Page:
Conversely, they usually come with a collar too, which is a lower limit – so if the interest rates plummeted you wouldn’t take full advantage.
Discounted Rate Mortgages
Discounted Rate mortgages could be fixed or tracker mortgages, but they’re usually fixed. They are, as per their name, simply mortgages with a discounted initial rate. So at the start of your mortgage, you may enjoy a low rate, but within a year or two, that might rise and usually to a level higher than a flat fixed rate would’ve been from the start.
Flexible mortgages give you a lot more control over your money. You’re able to make overpayments; when you have spare money available, to help shorten your loan duration and cut down on some of the interest, you would be due to pay. On the flip side, you can sometimes withdraw money that you’ve paid in too (to a limit), so they’re perfect if your financial situation tends to fluctuate monthly too.
Also if you’re looking for the lowest monthly repayments, consider an interest-only mortgage. They aren’t usually recommended to most customers, as they’ll leave you still owing a large amount of debt when the initial mortgage deal ends, but if you have circumstances that require you to keep payments to a minimum or you’re planning to use the property as a rental opportunity, then you might decide that an interest-only mortgage suits you.
If your head is spinning from all the options, don’t worry. We’re here to make it easier for you to find the perfect mortgage for you. And remember to use the calculator to get an estimate of how much you would repay each month using the different interest rates you can find online.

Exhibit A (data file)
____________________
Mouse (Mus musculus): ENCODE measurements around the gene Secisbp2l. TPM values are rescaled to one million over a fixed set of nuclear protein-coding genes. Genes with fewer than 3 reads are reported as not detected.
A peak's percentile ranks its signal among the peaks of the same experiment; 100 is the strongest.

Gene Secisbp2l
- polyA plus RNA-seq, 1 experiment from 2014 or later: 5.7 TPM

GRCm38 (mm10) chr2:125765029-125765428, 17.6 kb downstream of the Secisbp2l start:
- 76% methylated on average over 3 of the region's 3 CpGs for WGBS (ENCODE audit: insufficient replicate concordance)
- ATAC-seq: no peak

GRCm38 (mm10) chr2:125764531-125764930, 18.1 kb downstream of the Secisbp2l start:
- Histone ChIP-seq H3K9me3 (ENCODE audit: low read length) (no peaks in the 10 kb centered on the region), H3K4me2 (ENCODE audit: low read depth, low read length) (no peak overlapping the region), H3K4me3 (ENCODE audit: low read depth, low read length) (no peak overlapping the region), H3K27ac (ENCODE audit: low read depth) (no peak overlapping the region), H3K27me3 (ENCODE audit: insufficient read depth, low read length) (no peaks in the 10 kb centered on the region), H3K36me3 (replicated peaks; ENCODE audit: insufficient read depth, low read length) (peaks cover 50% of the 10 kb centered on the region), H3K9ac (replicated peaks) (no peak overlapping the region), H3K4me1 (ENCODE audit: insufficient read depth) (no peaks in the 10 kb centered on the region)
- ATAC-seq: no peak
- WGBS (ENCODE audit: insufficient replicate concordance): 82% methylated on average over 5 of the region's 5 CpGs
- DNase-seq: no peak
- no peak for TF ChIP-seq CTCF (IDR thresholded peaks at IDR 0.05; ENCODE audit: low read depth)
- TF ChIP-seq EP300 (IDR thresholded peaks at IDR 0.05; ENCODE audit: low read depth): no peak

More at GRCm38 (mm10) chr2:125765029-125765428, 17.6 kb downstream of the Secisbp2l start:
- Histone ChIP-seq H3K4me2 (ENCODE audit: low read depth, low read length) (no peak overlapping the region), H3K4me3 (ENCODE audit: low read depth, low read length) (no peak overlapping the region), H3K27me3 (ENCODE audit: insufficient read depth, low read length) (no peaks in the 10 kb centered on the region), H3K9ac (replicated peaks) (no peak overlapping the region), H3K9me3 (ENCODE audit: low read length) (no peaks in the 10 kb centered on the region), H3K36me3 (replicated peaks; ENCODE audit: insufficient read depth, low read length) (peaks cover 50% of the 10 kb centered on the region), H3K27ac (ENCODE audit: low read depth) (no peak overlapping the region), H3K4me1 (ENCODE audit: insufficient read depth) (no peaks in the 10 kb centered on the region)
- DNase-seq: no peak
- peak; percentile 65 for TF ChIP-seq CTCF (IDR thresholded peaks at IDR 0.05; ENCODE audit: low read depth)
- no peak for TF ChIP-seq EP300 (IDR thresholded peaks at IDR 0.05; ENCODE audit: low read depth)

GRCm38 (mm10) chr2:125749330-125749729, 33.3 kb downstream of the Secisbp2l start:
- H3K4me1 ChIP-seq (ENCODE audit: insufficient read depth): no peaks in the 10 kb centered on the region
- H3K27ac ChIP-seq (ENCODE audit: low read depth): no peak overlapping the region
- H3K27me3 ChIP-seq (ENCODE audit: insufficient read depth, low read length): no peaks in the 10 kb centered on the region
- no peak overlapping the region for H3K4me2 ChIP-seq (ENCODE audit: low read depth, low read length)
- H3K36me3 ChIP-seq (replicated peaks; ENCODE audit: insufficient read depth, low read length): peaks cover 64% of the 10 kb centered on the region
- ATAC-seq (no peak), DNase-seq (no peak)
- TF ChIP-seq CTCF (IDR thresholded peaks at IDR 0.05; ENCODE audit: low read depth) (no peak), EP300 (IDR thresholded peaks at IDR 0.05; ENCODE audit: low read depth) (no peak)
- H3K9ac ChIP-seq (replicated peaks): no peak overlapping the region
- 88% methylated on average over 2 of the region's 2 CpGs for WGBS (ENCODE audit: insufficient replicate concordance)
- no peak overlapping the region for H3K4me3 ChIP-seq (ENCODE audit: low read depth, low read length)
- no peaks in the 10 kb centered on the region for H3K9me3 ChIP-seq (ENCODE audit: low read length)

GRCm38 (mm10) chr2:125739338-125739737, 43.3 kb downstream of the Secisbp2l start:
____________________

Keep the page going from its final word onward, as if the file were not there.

Need More Help?
Still, feel like you need more help? We’ve got more detailed guides on every type of mortgage available, so you can learn more about when they’re suitable, or why they might not be right for you, and exactly how they work. We have a wealth of guides on interest-only mortgages as well, if you want to keep your repayments to an absolute minimum or if you feel you’ve been mis-sod an interest-only mortgage.
Then, when you’re ready to apply for a mortgage, we can help you by passing you to one of our trusted partners. We only work with reliable mortgage advisers who will look after you properly. They’ll evaluate your finances, the property or properties you’re interest in, and your life goals and make a variety of recommendations on the best mortgages for you. Once you’ve found one, they can act as a broker to set everything up, making the process seamless.
How Can Money Savings Advice Help You With A Mortgage?
Here at Money Savings Advice, we have partnered with some of the UK’s leading mortgage brokers. They have already helped thousands of people get the best mortgage deal and they can do the same for you.
Choosing an independent adviser means they won’t recommend a mortgage unless they are sure it is in your best interests. Their advice is also regulated by the FCA, which gives you an additional layer of protection.
If you would like to speak to one of these brokers who can provide you with a ‘whole market quote’ then click on the below and answer the very simple questions.